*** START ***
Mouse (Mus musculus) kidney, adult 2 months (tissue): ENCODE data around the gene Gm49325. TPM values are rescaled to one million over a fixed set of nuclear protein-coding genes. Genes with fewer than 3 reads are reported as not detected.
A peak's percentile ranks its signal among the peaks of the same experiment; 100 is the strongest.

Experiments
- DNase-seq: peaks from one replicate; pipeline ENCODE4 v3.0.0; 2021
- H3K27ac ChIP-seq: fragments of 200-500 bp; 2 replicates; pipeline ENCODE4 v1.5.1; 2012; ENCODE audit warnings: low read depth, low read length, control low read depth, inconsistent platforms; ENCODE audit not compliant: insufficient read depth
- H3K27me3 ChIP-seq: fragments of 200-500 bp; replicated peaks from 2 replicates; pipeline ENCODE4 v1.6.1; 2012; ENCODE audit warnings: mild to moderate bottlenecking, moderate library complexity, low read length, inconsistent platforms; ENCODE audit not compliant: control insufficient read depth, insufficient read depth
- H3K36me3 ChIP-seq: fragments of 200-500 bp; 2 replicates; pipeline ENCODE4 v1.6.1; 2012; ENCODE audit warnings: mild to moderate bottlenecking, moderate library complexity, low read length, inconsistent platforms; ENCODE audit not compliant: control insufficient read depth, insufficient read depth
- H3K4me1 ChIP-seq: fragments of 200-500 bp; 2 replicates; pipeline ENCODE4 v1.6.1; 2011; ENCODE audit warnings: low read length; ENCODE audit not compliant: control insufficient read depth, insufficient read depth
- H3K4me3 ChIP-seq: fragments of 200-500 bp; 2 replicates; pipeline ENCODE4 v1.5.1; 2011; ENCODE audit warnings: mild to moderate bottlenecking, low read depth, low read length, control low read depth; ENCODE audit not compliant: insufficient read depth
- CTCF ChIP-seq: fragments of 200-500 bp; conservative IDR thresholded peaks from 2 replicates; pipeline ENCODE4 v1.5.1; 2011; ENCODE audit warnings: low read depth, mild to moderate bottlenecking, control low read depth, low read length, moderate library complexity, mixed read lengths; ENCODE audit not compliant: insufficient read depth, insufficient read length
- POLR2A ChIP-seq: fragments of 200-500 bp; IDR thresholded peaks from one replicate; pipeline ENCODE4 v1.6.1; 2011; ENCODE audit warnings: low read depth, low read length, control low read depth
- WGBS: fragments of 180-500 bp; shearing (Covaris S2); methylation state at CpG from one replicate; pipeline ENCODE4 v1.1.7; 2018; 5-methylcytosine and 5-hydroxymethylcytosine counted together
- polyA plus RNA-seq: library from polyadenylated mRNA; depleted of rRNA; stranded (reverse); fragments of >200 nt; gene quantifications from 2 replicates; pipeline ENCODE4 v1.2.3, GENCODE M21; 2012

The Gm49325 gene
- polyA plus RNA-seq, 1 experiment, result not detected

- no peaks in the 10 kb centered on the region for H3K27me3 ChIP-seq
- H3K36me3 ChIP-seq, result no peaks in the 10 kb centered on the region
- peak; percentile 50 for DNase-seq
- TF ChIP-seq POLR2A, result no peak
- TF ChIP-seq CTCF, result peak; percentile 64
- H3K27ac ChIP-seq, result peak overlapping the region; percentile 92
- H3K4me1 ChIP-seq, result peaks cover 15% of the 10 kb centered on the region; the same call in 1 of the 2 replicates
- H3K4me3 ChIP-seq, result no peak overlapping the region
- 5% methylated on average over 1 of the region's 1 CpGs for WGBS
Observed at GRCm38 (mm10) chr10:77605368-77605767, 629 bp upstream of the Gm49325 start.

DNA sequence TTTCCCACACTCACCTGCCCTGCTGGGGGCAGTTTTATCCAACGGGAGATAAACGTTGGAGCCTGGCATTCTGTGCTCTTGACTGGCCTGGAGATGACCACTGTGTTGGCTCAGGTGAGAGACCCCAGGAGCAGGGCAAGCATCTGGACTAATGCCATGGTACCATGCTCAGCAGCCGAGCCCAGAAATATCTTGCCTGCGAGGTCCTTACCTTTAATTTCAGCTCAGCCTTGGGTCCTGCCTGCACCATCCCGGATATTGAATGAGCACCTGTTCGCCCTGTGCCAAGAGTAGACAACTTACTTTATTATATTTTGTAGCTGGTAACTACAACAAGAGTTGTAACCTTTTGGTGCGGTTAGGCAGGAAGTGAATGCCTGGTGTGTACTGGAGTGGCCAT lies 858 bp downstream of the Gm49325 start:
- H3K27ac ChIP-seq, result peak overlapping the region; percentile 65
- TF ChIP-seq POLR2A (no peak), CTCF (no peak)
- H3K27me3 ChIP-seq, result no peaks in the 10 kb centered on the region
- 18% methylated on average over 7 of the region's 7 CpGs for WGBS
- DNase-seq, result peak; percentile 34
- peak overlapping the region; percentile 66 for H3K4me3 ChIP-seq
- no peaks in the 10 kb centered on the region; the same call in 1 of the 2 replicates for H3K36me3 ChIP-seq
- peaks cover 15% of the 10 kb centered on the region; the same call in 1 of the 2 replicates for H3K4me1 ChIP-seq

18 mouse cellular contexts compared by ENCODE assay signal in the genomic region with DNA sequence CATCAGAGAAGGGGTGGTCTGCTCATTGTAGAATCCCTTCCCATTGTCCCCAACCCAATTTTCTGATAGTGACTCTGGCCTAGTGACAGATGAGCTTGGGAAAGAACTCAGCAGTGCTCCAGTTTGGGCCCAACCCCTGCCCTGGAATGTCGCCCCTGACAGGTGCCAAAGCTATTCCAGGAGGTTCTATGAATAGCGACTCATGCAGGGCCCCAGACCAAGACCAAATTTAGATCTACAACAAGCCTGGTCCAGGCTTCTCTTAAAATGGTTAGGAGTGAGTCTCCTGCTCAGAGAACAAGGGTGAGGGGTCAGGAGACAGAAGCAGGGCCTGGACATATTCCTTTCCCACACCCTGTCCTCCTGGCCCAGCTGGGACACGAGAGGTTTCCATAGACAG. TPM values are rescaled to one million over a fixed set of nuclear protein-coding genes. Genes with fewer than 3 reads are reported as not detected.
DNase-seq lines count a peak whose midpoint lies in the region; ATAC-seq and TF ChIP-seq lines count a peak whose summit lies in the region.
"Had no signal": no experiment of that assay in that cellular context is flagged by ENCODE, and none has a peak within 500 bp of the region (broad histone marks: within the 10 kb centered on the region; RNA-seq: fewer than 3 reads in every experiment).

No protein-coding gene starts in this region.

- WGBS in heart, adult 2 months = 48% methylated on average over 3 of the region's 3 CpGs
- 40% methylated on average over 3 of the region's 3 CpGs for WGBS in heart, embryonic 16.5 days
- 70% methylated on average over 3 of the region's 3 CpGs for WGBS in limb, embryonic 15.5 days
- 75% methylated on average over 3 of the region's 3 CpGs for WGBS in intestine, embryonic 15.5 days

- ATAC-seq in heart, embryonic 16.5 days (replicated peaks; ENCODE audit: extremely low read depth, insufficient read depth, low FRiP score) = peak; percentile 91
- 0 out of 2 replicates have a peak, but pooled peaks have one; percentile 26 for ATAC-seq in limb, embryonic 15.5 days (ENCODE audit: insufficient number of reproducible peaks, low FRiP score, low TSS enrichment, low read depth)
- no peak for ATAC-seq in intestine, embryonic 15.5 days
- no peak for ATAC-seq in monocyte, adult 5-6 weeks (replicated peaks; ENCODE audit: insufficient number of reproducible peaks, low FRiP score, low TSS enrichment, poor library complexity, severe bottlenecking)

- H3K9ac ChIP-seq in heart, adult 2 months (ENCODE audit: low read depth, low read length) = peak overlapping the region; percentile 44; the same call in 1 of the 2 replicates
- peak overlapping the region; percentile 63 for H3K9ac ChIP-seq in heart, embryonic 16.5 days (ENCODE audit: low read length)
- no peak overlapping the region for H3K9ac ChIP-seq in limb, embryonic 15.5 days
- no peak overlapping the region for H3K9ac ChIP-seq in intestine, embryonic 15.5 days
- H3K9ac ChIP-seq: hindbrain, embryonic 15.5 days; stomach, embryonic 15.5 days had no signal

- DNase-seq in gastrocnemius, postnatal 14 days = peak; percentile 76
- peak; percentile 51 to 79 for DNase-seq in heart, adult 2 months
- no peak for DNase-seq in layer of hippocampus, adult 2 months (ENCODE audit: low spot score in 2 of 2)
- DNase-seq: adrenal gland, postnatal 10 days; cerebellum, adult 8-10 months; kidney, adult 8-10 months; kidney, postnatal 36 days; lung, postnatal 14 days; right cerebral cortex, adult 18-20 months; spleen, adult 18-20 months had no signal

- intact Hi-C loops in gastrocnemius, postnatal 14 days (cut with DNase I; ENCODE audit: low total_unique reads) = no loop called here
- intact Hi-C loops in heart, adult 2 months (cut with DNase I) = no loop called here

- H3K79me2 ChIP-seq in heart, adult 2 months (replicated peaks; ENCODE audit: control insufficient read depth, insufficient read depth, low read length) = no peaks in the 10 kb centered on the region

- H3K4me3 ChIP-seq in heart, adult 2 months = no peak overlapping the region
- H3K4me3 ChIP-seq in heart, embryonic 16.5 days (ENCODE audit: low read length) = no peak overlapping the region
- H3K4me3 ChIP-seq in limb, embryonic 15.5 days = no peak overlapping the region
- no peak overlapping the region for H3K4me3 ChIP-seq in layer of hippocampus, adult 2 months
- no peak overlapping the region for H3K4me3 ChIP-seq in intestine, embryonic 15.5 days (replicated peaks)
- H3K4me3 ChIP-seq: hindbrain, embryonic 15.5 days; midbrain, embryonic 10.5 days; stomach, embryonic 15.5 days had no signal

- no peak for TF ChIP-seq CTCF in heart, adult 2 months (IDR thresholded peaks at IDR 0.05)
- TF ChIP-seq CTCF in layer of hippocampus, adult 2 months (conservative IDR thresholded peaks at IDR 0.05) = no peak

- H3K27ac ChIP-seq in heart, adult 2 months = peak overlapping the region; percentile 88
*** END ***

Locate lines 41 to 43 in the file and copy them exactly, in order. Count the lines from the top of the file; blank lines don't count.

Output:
- 70% methylated on average over 3 of the region's 3 CpGs for WGBS in limb, embryonic 15.5 days
- 75% methylated on average over 3 of the region's 3 CpGs for WGBS in intestine, embryonic 15.5 days

- ATAC-seq in heart, embryonic 16.5 days (replicated peaks; ENCODE audit: extremely low read depth, insufficient read depth, low FRiP score) = peak; percentile 91